Fatwa On Airport Body Scanners?: TSA Scans Violate Modesty, Muslims Say



Implementing security to protect us from the hateful and violent nature of Islamic terrorists is apparently not alright, according to Islamic law and morality: 


(Free Press) Saying that body scanners violate Islamic law, Muslim-American groups are supporting a “fatwa” – a religious ruling – that forbids Muslims from going through the scanners at airports.

The Fiqh Council of North America – a body of Islamic scholars that includes some from Michigan – issued a fatwa this week that says going through the airport scanners would violate Islamic rules on modesty.

“It is a violation of clear Islamic teachings that men or women be seen naked by other men and women,” reads the fatwa issued Tuesday. “Islam highly emphasizes haya (modesty) and considers it part of faith. The Quran has commanded the believers, both men and women, to cover their private parts.”

The decision could complicate efforts to intensify screening of potential terrorists who are Muslim. After the Christmas Day bombing attempt in Detroit by a Muslim suspect from Nigeria, some have called for the use of body scanners at airports to find explosives and other dangerous materials carried by terrorists. Some airports are now in the process of buying and using the body scanners, which show in graphic detail the outlines of a person’s body.

But Muslim groups say the scanners go against their religion. One option offered to passengers who don’t want to use the scanners would be a pat down by a security guard. The Muslim groups are urging members to undergo those instead.

Two members of the Fiqh Council are from Michigan, Imam Hassan Qazwini of the Islamic Center of America in Dearborn, and Imam Ali Suleiman Ali of the Canton Mosque. “Fiqh” means Islamic jurisprudence.

The Council on American-Islamic Relations, which has a chapter in Michigan, says it endorses the fatwa.

“We support the Fiqh Council’s statement on full-body scanners and believe that the religious and privacy rights of passengers can
be respected while maintaining safety and security,” said Nihad Awad, national executive director of CAIR.

Currently, there are 40 full-body scanners at 19 airports in the U.S., including two of them in Detroit, said spokesman Jim Fotenos of the Transportation Security Administration (TSA). There are plans for 450 more body scanners in U.S. airports, he said.

In a statement, the TSA said it is committed to keeping passengers safe and also protecting their privacy.

"TSA's mission is to keep the traveling public safe. Advanced imaging technologies are an important tool in a multi-layered security system to detect evolving threats such as improvised explosive devices. TSA's use of these technologies includes strong protections in place to safeguard passenger privacy. Screening images are automatically deleted, and the officer viewing the image will never see the passenger.”

The TSA stressed that the body scanners are “optional to all passengers.” Those who turn them down, “will receive equivalent screening that may include a physical pat-down, hand-wanding, and other technologies. Physical pat-downs are performed by Transportation Security Officers of the same sex as the passenger in a private screening area, if the passenger requests.”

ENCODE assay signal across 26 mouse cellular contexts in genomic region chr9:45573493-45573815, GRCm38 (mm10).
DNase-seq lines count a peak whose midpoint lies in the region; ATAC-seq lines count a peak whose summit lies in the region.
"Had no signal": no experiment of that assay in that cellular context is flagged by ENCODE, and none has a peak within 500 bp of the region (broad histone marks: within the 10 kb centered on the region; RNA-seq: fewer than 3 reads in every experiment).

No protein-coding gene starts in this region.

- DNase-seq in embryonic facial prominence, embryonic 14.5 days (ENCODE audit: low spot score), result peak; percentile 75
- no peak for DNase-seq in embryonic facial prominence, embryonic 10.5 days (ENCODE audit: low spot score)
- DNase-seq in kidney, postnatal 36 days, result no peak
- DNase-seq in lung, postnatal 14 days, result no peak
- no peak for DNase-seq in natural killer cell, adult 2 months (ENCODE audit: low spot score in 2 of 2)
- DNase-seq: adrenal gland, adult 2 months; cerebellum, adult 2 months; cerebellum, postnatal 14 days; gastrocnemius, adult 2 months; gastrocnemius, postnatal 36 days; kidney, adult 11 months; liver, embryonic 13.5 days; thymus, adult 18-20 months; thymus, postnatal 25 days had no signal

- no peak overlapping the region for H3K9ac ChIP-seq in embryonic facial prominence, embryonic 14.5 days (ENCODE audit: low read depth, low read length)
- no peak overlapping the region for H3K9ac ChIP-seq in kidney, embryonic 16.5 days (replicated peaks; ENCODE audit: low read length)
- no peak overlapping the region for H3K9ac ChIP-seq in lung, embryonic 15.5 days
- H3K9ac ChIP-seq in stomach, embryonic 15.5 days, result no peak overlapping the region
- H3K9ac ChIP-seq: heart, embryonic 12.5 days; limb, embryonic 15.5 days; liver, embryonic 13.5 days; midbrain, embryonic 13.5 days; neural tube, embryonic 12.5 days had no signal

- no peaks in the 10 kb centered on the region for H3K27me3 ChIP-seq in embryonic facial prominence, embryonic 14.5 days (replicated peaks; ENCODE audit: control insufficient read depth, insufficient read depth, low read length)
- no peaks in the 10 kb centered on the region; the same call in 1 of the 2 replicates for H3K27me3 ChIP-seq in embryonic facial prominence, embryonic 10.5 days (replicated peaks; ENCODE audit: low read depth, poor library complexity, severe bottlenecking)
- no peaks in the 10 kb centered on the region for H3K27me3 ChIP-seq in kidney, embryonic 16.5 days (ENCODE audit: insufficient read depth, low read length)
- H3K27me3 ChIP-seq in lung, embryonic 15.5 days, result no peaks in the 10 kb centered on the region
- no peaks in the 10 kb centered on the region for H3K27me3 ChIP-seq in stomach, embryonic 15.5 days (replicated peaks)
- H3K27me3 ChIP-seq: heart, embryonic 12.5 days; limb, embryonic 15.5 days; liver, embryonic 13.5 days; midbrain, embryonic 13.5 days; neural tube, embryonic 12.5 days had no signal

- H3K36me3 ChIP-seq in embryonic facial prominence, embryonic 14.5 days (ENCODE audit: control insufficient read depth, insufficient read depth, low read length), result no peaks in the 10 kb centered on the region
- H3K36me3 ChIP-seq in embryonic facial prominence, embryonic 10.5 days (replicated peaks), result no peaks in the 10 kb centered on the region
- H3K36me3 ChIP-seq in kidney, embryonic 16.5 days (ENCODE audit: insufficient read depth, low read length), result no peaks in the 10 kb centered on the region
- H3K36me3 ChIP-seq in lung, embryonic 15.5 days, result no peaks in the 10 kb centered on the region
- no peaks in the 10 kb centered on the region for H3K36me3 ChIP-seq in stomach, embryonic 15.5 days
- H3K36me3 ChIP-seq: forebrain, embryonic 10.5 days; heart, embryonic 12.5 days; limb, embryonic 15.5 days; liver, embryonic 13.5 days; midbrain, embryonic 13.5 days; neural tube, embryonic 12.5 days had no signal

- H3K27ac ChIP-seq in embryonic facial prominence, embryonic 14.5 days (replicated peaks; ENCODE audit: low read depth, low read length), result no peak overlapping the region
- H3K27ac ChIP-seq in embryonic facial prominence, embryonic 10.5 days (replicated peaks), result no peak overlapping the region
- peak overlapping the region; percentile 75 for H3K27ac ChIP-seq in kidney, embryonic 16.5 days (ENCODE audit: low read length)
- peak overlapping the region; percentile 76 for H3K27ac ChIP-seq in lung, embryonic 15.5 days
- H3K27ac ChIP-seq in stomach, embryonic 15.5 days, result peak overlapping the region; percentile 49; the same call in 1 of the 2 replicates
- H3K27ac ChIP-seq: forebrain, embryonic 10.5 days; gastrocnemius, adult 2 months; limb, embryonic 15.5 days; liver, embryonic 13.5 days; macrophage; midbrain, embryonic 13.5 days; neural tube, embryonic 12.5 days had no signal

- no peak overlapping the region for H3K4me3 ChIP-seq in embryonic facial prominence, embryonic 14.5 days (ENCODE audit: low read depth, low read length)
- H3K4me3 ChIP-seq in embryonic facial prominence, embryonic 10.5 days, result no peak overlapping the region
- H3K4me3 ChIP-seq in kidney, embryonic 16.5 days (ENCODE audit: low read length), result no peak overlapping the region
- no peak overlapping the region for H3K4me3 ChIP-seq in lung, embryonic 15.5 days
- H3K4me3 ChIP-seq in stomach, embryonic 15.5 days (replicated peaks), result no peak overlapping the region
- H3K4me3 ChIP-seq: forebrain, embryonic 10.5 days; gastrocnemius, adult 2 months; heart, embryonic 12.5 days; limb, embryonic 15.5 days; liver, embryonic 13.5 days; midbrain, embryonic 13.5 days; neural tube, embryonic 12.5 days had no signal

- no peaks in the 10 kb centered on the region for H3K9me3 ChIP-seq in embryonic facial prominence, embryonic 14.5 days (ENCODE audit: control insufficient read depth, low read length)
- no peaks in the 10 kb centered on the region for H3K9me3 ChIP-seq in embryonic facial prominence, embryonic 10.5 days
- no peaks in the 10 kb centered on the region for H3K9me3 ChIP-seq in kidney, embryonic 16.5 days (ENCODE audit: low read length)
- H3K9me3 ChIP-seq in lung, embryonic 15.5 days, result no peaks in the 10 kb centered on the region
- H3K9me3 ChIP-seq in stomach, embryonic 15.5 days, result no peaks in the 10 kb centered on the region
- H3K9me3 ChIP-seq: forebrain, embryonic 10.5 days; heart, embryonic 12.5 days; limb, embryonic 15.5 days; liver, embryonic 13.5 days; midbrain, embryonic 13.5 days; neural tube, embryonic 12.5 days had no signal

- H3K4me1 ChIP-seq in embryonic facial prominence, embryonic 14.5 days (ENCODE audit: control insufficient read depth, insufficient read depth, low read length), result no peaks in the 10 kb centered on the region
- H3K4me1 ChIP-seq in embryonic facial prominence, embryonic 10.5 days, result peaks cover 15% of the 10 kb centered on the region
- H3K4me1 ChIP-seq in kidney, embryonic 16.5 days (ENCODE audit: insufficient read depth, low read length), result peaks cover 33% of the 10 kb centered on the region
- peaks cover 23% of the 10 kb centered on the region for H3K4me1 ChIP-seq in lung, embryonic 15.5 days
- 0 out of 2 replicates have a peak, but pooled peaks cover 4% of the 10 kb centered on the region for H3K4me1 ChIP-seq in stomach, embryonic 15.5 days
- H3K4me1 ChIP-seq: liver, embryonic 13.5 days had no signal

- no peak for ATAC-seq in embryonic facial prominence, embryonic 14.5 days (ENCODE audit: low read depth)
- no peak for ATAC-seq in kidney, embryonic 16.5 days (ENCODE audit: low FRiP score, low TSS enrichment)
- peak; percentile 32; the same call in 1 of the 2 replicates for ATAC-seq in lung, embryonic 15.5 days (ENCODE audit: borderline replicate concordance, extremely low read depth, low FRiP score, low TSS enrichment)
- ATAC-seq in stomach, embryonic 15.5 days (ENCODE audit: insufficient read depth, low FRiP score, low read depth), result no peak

Body scanners “do not produce photos,” the agency said. Rather, the images “look like chalk outlines.”

 The JIDF relies on your support. Click here to support us.




Copyright © Jewish Internet Defense Force
All Rights Reserved

LEGAL:
The views expressed on this website do not necessarily reflect the views of the JIDF. The content is not intended to malign any religion, ethnic group, club, organization, company or individual. This site's intention is to do no harm, to not injure others, defame, or libel. All data and information provided on this site is for informational, educational, and/or entertainment purposes only. The Jewish Internet Defense Force (JIDF) makes no representations as to accuracy, currentness, correctness, suitability, or validity of any information on this site and will not be liable for any errors, omissions, or delays in this information or any losses, injuries, or damages arising from its display or use, or access to this site. We are not responsible for translation or interpretation of content. We are not responsible for defamatory statements bound to government, religious or other laws from the reader’s country of origin. All information is provided on an as-is basis with no warranties, and confers no rights. We are not responsible for the actions, content, accuracy, opinions expressed, privacy policies, products or services or for any damages or losses, directly or indirectly, caused or alleged to have been caused as a result of your use or reliance on such information on the Jewish Internet Defense Force site. This site includes links to other sites and blogs operated by third parties. These links are provided as a convenience to you and as an additional avenue of access to the information contained therein. We have not reviewed all of the information on other sites and are not responsible for the content of any other sites or any products or services that may be offered through other sites. The inclusion of these links in no way indicates their endorsement, support or approval of the contents of this site or the policies or positions of the JIDF. We have the right to edit, remove or deny access to content that is determined to be, in our sole discretion, unacceptable. These Terms and Conditions of Use apply to you when you view, access or otherwise use this blog and the Website. The JIDF is a participant in the Amazon Services LLC Associates Program, an affiliate advertising program designed to provide a means for sites to earn advertising fees by advertising and linking to amazon.com.
Related Posts with Thumbnails